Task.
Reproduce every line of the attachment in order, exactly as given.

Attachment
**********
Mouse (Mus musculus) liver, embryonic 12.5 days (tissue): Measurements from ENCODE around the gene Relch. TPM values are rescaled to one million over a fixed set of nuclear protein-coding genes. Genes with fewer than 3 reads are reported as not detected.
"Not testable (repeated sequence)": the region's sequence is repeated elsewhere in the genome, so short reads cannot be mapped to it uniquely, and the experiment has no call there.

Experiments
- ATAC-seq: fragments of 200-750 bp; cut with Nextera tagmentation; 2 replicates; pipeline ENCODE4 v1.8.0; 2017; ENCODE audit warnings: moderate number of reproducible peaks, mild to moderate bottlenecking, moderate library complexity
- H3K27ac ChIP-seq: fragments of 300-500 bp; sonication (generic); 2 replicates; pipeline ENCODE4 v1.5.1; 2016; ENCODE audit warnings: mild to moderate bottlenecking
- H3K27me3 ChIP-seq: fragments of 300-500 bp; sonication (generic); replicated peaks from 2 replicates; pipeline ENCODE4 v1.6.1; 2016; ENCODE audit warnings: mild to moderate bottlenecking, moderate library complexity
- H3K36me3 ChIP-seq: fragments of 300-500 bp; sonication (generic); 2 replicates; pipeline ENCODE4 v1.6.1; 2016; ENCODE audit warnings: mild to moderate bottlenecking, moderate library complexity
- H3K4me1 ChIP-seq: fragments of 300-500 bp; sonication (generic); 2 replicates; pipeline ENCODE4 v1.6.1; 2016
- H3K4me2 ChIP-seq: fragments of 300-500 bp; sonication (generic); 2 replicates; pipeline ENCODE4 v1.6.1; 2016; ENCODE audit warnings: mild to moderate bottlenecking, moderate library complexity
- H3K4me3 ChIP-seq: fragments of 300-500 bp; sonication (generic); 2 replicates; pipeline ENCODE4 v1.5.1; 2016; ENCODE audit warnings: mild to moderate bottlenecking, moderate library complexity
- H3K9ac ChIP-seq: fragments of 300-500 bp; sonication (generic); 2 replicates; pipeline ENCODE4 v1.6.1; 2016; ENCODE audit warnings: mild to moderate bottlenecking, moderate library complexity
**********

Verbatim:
Mouse (Mus musculus) liver, embryonic 12.5 days (tissue): Measurements from ENCODE around the gene Relch. TPM values are rescaled to one million over a fixed set of nuclear protein-coding genes. Genes with fewer than 3 reads are reported as not detected.
"Not testable (repeated sequence)": the region's sequence is repeated elsewhere in the genome, so short reads cannot be mapped to it uniquely, and the experiment has no call there.

Experiments
- ATAC-seq: fragments of 200-750 bp; cut with Nextera tagmentation; 2 replicates; pipeline ENCODE4 v1.8.0; 2017; ENCODE audit warnings: moderate number of reproducible peaks, mild to moderate bottlenecking, moderate library complexity
- H3K27ac ChIP-seq: fragments of 300-500 bp; sonication (generic); 2 replicates; pipeline ENCODE4 v1.5.1; 2016; ENCODE audit warnings: mild to moderate bottlenecking
- H3K27me3 ChIP-seq: fragments of 300-500 bp; sonication (generic); replicated peaks from 2 replicates; pipeline ENCODE4 v1.6.1; 2016; ENCODE audit warnings: mild to moderate bottlenecking, moderate library complexity
- H3K36me3 ChIP-seq: fragments of 300-500 bp; sonication (generic); 2 replicates; pipeline ENCODE4 v1.6.1; 2016; ENCODE audit warnings: mild to moderate bottlenecking, moderate library complexity
- H3K4me1 ChIP-seq: fragments of 300-500 bp; sonication (generic); 2 replicates; pipeline ENCODE4 v1.6.1; 2016
- H3K4me2 ChIP-seq: fragments of 300-500 bp; sonication (generic); 2 replicates; pipeline ENCODE4 v1.6.1; 2016; ENCODE audit warnings: mild to moderate bottlenecking, moderate library complexity
- H3K4me3 ChIP-seq: fragments of 300-500 bp; sonication (generic); 2 replicates; pipeline ENCODE4 v1.5.1; 2016; ENCODE audit warnings: mild to moderate bottlenecking, moderate library complexity
- H3K9ac ChIP-seq: fragments of 300-500 bp; sonication (generic); 2 replicates; pipeline ENCODE4 v1.6.1; 2016; ENCODE audit warnings: mild to moderate bottlenecking, moderate library complexity